Disney+ to Crack Down on Password Sharing NEXT MONTH

Disney Plus password crackdown canada
Credit: Disney/Canva

Back in early August, Disney held its third-quarter earnings call. During the call, a lot of the focus was put on Disney’s streaming service, Disney+. Disney launched Disney+ just a few months before the COVID-19 pandemic shut down the world. Because of that, the platform experienced some early success. Unfortunately, that success was relatively short-lived, and Disney+ has become a money pit for the House of Mouse.

Disney Plus password sharing

Credit: Disney

Each quarter, Disney+ loses millions of subscribers and hundreds of millions of dollars. In just four years, Disney has reportedly lost approximately $11 billion on Disney+.

When Bob Iger stepped back into the CEO role in November 2022, one of the first tasks he gave himself was to cut $5.5 billion from Disney’s budget. That heavily affected Disney+, which had a number of shows canceled. The budgets were cut for the shows that remained. Iger also said that Disney was going to start cracking down on password sharing — following in the role of its biggest competitor, Netflix.

Iger meets with employees after comments about selling media

Credit: Disney

RelatedANOTHER Price Increase Coming to Disney+

Iger did not say when the crackdown would begin but said it would start later this year. Later is now here.

According to reports, Disney+ will start restricting its password sharing with subscribers who live in Canada. The restrictions will go into place beginning November 1, but Disney has not said how they will restrict the sharing of passwords.

Disney Plus

Credit: Disney

Per The Verge:

The company announced the change in an email sent to Canadian subscribers. Disney has not provided many details on how it plans to enforce this policy — its email merely states that “we’re implementing restrictions on your ability to share your account or login credentials outside of your household.” The announcement reads more like a strong finger wag than anything else. “You may not share your subscription outside of your household,” reads the company’s updated Help Center.

A new “account sharing” section in the Canadian subscriber agreement also notes that the company may “analyze the use of your account” and that failing to comply with the agreement could lead to account limits or termination.


Credit: Disney

Mr. Iger has also indicated that password-sharing restrictions will be set up for US subscribers. He said that it should take place sometime in 2024, but said that the changes might not be complete at the end of 2024.

Disney+ Legal Troubles

Losing hundreds of millions of dollars and millions of subscribers is not the only problem Disney is facing when it comes to Disney+. The company is also dealing with legal trouble caused by now-fired CEO Bob Chapek.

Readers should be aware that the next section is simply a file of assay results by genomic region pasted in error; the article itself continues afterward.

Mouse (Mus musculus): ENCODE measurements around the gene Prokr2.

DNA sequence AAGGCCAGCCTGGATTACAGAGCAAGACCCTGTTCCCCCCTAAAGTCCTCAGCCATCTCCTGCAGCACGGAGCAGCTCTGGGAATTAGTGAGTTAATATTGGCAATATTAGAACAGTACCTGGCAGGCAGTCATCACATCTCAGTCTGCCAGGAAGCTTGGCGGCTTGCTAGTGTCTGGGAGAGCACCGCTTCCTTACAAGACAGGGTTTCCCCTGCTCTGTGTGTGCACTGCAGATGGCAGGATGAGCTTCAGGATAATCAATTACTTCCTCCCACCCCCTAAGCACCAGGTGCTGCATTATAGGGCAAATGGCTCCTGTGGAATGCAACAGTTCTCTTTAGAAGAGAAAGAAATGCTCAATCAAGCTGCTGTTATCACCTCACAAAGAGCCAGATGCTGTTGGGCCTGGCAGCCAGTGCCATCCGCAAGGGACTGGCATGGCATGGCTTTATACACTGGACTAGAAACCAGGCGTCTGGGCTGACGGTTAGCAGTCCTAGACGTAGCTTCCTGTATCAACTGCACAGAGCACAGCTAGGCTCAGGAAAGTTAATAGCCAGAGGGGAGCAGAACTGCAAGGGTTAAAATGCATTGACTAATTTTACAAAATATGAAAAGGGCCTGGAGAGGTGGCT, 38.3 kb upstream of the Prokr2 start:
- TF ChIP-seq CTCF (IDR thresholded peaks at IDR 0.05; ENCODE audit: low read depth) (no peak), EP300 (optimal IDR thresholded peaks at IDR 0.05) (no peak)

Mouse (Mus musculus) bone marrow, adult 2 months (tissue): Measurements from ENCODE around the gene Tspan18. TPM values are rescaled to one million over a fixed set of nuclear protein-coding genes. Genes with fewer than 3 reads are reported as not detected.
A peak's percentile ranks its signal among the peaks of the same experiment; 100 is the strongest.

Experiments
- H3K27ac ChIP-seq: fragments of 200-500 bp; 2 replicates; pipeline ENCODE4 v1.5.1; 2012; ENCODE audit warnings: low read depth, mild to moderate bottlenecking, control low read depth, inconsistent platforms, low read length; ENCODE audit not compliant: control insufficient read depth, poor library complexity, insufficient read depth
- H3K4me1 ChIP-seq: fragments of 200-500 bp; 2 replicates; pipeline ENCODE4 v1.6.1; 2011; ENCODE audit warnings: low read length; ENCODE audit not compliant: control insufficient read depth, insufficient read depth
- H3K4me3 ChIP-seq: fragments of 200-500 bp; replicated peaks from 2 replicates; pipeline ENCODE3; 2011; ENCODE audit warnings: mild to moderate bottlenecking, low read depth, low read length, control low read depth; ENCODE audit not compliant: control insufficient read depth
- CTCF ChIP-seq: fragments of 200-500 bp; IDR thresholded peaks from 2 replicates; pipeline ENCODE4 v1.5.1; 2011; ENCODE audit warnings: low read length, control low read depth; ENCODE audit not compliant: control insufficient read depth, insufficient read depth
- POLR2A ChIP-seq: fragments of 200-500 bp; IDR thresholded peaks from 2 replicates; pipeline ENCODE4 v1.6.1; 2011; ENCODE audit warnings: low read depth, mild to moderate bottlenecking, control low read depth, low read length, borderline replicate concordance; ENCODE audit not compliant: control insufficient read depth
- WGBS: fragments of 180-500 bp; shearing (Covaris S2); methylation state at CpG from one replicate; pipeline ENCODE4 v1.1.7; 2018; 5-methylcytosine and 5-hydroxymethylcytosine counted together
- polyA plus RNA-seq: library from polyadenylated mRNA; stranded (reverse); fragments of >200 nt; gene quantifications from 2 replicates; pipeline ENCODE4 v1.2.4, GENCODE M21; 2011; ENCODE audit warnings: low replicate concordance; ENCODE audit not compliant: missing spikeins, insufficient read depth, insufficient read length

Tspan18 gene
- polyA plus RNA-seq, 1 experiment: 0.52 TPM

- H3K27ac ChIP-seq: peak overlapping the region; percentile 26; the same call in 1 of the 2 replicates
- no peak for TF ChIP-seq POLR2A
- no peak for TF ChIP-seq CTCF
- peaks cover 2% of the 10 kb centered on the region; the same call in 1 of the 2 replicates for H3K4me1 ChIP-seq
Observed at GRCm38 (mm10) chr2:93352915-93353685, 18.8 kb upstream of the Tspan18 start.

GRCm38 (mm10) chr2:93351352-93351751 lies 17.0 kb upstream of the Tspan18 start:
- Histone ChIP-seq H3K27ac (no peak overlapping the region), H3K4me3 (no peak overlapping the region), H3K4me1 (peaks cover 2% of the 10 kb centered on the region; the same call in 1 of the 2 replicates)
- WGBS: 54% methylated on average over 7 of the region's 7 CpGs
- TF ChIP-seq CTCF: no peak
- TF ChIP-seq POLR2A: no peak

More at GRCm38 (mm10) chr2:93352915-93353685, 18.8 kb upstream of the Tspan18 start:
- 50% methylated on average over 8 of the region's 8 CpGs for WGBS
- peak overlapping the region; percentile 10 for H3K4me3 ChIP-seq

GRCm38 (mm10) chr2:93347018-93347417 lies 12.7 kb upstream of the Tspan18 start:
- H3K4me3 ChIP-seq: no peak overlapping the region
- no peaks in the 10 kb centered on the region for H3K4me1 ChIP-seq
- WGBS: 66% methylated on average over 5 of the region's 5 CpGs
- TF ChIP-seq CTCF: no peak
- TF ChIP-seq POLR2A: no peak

Bob Chapek Disney Plus lawsuit

Credit: Disney

Related: Bob Chapek Calls Being Disney CEO “Three Years of Hell”

For the three years that Chapek was in charge, he was frequently touting the success of Disney+. He repeatedly said that Disney+, despite some setbacks, was set to be profitable by 2024. He also boasted about the number of subscribers Disney+ had and how much those subscribers loved the service.

But he is being accused of lying about it all.

Former Disney CEO Bob Chapek, current Disney CEO Bob Iger

Credit: ABC

In May 2023, a group of investors filed a lawsuit against Chapek, former Disney CFO Christine McCarthy, and Chapek’s former right-hand man, Kareem Daniel. The investors claimed that Chapek, McCarthy, and Daniel had “repeatedly misled investors about the success of the Disney+ platform.” Investors claimed that Chapek lied about the true cost of Disney+, how much it would cost to maintain subscriber growth, and that the platform would indeed be successful by 2024.

Bob Chapek, Christine McCarthy, Kareem Daniel

Credit: Disney

Related: McCarthy Battled With Iger Before Exiting as Disney CFO

Then, in late August, a second lawsuit was filed against Chapek. However, this time, Disney was also included in the lawsuit. The lawsuit claimed that Disney and Chapek were part of a “cost-shifting scheme” that was created specifically to defraud investors.

The second lawsuit claims that Disney purposefully interfered in a deal between TSG Entertainment Finance and 20th Century Fox. Disney allegedly interfered because they own 20th Century Fox. They wanted to use 20th Century to “prop up” Disney+. That, in turn, would drive up Disney’s stock value. Kareem Daniel and Christine McCarthy were also named in the second lawsuit.

Disney has not commented on either suit.

About Krysten Swensen

A born and bred New England girl living the Disney life in Southern California. I love to read, to watch The Golden Girls, and love everything to do with Disney and Universal. I also love to share daily doses of Disney on my Disney Instagram @BrazzleDazzleDisney!

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